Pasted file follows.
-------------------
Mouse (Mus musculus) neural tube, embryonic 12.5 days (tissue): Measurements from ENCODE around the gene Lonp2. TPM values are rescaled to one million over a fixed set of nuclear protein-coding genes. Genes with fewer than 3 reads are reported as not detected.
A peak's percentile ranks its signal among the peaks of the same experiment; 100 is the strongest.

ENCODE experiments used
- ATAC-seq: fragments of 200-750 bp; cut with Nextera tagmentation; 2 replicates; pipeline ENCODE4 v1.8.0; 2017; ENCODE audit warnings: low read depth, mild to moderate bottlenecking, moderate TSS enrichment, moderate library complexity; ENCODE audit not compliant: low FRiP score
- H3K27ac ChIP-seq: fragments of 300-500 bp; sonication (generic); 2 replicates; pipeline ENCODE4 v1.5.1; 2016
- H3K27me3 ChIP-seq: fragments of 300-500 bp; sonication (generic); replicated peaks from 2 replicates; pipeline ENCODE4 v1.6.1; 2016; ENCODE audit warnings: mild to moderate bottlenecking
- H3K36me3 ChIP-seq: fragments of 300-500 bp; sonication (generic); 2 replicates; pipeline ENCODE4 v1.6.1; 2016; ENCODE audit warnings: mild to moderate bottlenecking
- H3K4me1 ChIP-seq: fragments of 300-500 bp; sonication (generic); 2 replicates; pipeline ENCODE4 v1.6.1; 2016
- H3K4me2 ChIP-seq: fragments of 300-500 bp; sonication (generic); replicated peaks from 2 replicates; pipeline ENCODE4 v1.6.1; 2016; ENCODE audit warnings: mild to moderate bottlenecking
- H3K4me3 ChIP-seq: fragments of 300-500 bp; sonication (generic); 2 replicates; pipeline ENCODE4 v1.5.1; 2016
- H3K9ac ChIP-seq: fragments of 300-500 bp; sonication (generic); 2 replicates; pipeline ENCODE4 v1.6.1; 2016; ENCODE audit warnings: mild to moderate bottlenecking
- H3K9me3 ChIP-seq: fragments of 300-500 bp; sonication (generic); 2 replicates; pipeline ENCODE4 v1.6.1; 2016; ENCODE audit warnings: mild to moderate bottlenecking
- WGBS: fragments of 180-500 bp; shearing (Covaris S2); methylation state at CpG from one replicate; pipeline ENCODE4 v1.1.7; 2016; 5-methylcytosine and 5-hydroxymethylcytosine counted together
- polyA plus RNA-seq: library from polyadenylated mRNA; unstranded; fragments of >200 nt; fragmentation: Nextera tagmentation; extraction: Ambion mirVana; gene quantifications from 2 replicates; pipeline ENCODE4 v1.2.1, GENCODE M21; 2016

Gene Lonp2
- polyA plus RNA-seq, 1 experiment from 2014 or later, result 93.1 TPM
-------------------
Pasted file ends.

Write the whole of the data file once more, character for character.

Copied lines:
Mouse (Mus musculus) neural tube, embryonic 12.5 days (tissue): Measurements from ENCODE around the gene Lonp2. TPM values are rescaled to one million over a fixed set of nuclear protein-coding genes. Genes with fewer than 3 reads are reported as not detected.
A peak's percentile ranks its signal among the peaks of the same experiment; 100 is the strongest.

ENCODE experiments used
- ATAC-seq: fragments of 200-750 bp; cut with Nextera tagmentation; 2 replicates; pipeline ENCODE4 v1.8.0; 2017; ENCODE audit warnings: low read depth, mild to moderate bottlenecking, moderate TSS enrichment, moderate library complexity; ENCODE audit not compliant: low FRiP score
- H3K27ac ChIP-seq: fragments of 300-500 bp; sonication (generic); 2 replicates; pipeline ENCODE4 v1.5.1; 2016
- H3K27me3 ChIP-seq: fragments of 300-500 bp; sonication (generic); replicated peaks from 2 replicates; pipeline ENCODE4 v1.6.1; 2016; ENCODE audit warnings: mild to moderate bottlenecking
- H3K36me3 ChIP-seq: fragments of 300-500 bp; sonication (generic); 2 replicates; pipeline ENCODE4 v1.6.1; 2016; ENCODE audit warnings: mild to moderate bottlenecking
- H3K4me1 ChIP-seq: fragments of 300-500 bp; sonication (generic); 2 replicates; pipeline ENCODE4 v1.6.1; 2016
- H3K4me2 ChIP-seq: fragments of 300-500 bp; sonication (generic); replicated peaks from 2 replicates; pipeline ENCODE4 v1.6.1; 2016; ENCODE audit warnings: mild to moderate bottlenecking
- H3K4me3 ChIP-seq: fragments of 300-500 bp; sonication (generic); 2 replicates; pipeline ENCODE4 v1.5.1; 2016
- H3K9ac ChIP-seq: fragments of 300-500 bp; sonication (generic); 2 replicates; pipeline ENCODE4 v1.6.1; 2016; ENCODE audit warnings: mild to moderate bottlenecking
- H3K9me3 ChIP-seq: fragments of 300-500 bp; sonication (generic); 2 replicates; pipeline ENCODE4 v1.6.1; 2016; ENCODE audit warnings: mild to moderate bottlenecking
- WGBS: fragments of 180-500 bp; shearing (Covaris S2); methylation state at CpG from one replicate; pipeline ENCODE4 v1.1.7; 2016; 5-methylcytosine and 5-hydroxymethylcytosine counted together
- polyA plus RNA-seq: library from polyadenylated mRNA; unstranded; fragments of >200 nt; fragmentation: Nextera tagmentation; extraction: Ambion mirVana; gene quantifications from 2 replicates; pipeline ENCODE4 v1.2.1, GENCODE M21; 2016

Gene Lonp2
- polyA plus RNA-seq, 1 experiment from 2014 or later, result 93.1 TPM